My weekly Red Dress Club writing assignment: Write a serious letter to my younger self.
Hello my Younger Heart,
Sixteen years old and thrilled about a shopping trip in the big city, you posed for this photo with your blond friend Judy. What were you thinking at that moment?
Your sister, who seemed so mature with six extra years of life under her belt, took the photo with her little Brownie camera. Photographs took forever to be developed. Weeks later when your sister finally presented you with this photo, Judy and you studied it like scientists, dissecting yourselves in detail.
If only you could have known how sweet both of you were. If only you could have spent less time being self-critical and given more attention to the truth that your mother fed consistently: “You can do or be anything you desire.”
You thought all mothers made that statement. And speaking of mothers, amazing how your friends loved visiting you because of your colorful, interesting and interested mother. Remember how Ruth went to her before telling anyone else about being 17 years old and pregnant?
Though your friends spilled their secrets to your mother, you held back and let the pile be fed by others. You were careful about asking your mother questions; you knew her wisdom and intelligence carried a mother’s cunning.
You knew it was safer to keep the subject off you, “What did you tell Ruth, Mom?”
“It may be better if she told you about our conversation, dear,” she answered. “However, if you were to ask me about sex at this stage of life, I would ask you to consider whether or not you could handle the responsibility.”
You wondered what on earth she meant. But you wouldn’t dare ask. Danger. Caution, you thought. Mothers and sex did not mix. ‘Oxymoron’ was not yet in your vocabulary.
She continued while casually looking over her crossword puzzle, “But I know I can trust you, my sweet. I know you understand the responsibility.”
You had no clue what responsibility had to do with sex. You were amazed. She had just endowed you with a load of credibility on a subject that may as well have been discussed in Russian. Or Greek.
You went to your room, sat on the edge of the bed, and tried to abate the confusion. Studying yourself in the tri-directional mirror, your frown reflected your silent question, ‘Can mom tell that I just lost my virginity? Does it show?’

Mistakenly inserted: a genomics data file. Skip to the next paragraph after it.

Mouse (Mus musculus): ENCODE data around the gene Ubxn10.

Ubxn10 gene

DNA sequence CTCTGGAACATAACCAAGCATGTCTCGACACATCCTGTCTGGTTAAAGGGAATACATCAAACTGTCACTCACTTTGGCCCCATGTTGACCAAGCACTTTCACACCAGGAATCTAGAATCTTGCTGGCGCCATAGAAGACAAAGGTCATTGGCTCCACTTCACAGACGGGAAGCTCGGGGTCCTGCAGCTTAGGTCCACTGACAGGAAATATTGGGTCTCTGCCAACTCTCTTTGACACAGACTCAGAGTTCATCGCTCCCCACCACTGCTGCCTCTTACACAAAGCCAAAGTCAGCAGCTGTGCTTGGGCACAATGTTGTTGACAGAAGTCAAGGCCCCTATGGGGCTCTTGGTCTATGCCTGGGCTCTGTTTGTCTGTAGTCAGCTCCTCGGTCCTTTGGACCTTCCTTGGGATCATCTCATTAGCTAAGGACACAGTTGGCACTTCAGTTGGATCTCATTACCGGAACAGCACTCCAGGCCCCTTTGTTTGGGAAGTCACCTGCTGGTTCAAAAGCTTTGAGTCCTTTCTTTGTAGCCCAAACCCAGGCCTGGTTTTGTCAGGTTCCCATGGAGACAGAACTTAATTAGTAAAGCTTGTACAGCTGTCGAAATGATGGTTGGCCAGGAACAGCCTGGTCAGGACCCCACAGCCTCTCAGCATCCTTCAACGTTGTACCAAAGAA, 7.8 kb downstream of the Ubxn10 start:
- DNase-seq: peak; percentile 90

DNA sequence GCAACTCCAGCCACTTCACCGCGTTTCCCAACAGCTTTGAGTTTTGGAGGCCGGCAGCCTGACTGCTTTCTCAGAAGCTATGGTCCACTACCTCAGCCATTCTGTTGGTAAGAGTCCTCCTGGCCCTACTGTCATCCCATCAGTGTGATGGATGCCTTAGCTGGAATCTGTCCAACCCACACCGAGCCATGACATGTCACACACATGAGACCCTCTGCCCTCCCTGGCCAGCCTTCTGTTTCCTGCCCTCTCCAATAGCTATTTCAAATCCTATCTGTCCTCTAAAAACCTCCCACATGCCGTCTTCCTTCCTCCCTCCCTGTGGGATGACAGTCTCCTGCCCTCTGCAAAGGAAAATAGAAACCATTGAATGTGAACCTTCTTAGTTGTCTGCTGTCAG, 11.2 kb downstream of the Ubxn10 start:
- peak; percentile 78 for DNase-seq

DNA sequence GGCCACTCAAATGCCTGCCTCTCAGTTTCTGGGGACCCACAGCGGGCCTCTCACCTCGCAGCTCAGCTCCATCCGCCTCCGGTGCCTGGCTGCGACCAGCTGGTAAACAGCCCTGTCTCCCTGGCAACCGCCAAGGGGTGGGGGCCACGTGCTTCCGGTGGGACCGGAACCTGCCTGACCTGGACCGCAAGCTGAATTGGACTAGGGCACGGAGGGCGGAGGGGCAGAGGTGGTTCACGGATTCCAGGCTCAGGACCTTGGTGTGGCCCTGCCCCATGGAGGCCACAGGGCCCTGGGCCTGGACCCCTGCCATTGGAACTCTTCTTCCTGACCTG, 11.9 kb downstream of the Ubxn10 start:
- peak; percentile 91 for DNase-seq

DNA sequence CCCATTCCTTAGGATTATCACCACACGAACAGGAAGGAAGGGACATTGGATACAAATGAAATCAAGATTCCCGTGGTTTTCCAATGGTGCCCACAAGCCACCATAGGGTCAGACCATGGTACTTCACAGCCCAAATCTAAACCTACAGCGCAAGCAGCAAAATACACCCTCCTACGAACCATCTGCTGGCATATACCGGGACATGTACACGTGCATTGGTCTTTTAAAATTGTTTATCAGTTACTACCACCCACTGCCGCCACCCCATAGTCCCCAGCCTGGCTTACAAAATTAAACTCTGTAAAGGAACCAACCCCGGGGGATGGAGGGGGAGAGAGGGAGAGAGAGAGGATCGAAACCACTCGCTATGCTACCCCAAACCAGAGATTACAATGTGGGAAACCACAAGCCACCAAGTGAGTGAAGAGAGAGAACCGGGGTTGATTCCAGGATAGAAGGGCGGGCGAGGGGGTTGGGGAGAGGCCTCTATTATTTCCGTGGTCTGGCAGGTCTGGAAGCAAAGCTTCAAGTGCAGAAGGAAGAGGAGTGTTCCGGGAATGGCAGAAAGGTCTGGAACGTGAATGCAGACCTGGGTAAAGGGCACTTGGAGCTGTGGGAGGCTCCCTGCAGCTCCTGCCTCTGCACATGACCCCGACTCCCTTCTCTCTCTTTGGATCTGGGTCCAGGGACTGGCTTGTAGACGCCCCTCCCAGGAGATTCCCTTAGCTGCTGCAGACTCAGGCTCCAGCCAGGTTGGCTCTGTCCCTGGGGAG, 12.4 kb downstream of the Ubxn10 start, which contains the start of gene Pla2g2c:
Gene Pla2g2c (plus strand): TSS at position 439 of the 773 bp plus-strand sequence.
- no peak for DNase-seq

You wondered if there was a ‘look’ when girls were no longer virgins. Maybe fathers could see something different about you. Maybe men have a way of, you know, “knowing”; some secret sign that they don’t tell you. Like, maybe your walk changed. Or, you suddenly look grown up? Is this when parents say, “Where did my little girl go?” Maybe bodies give off an odor when the hymen is no longer in place.
You couldn’t call Judy with your mother sitting right by the phone. Besides, telephones were only used for business calls or important matters. You needed to get out of the house quickly. You changed into your favorite jeans, grabbed your cheerleader sweater and ran to Judy’s house in record time.
“Judy, let’s go shopping in the city next weekend. Let’s leave Friday after school. We can stay with my sister.”
You were determined to never look at that gorgeous young man again. You were scared. He’d probably expect to have sex again. You were embarrassed about having sex in the back seat of a car. Yuk. Kids joked about that. You swore to never tell a soul. You were not only ashamed, you were frightened that you might be pregnant.
You had planned to ask Judy about sex and responsibility. But you chickened out. Instead you discussed plans for your weekend in the city.
Saturday morning in the city, safely settled in your sister’s apartment, you sat on the arm of your sister’s easy chair. You looked into the camera and decided that you would not ask your sister about the responsibility around sex. She would probably tell mom that you asked about it. The question remained yours.
At your age, you would not realize that it may be a big deal for a young man to give up his virginity. It never occurred to you that he may have needed to talk to you. Turned out that neither of you would share the joy around this highly pivotal experience that would never be repeated with another human being.
I wonder if you would have been shocked to know then, as I know now, that men can not only forget the name of the woman to whom they have given their virginity, many do not even remember which woman was the recipient. I was surprised to discover that the men who remembered best were ones who had “lost” their virginity to “older women” i.e. babysitters.
Which brings me to a point of tender pride. I’m proud that you remember his name, age, eye colour, hair color, make and model of his car, colour of his car, his position on the football team, his best buddy’s name, his gorgeous teeth and smile and every article of clothing you wore on that date. And that it was a cold winter’s eve that caused you to relinquish your innocence on the fur lining of the winter coat that hangs in the back closet of this current home.
I’m proud of you for remembering.
Your fuller, more compassionate, forgiving and loving older self.
P.S. – Ironically, just last week, I saw HIS name on an email that came from his same best buddy. It was one that had been sent to a horde of people. I gasped when I saw his name. I held my breath when I further discovered a message from him on one of the earlier messages listed below. I realized in a moment that I would dearly love to see him. I would not run. If I ever have the opportunity, I hope you agree that it would be appropriate to apologize for never speaking to him again.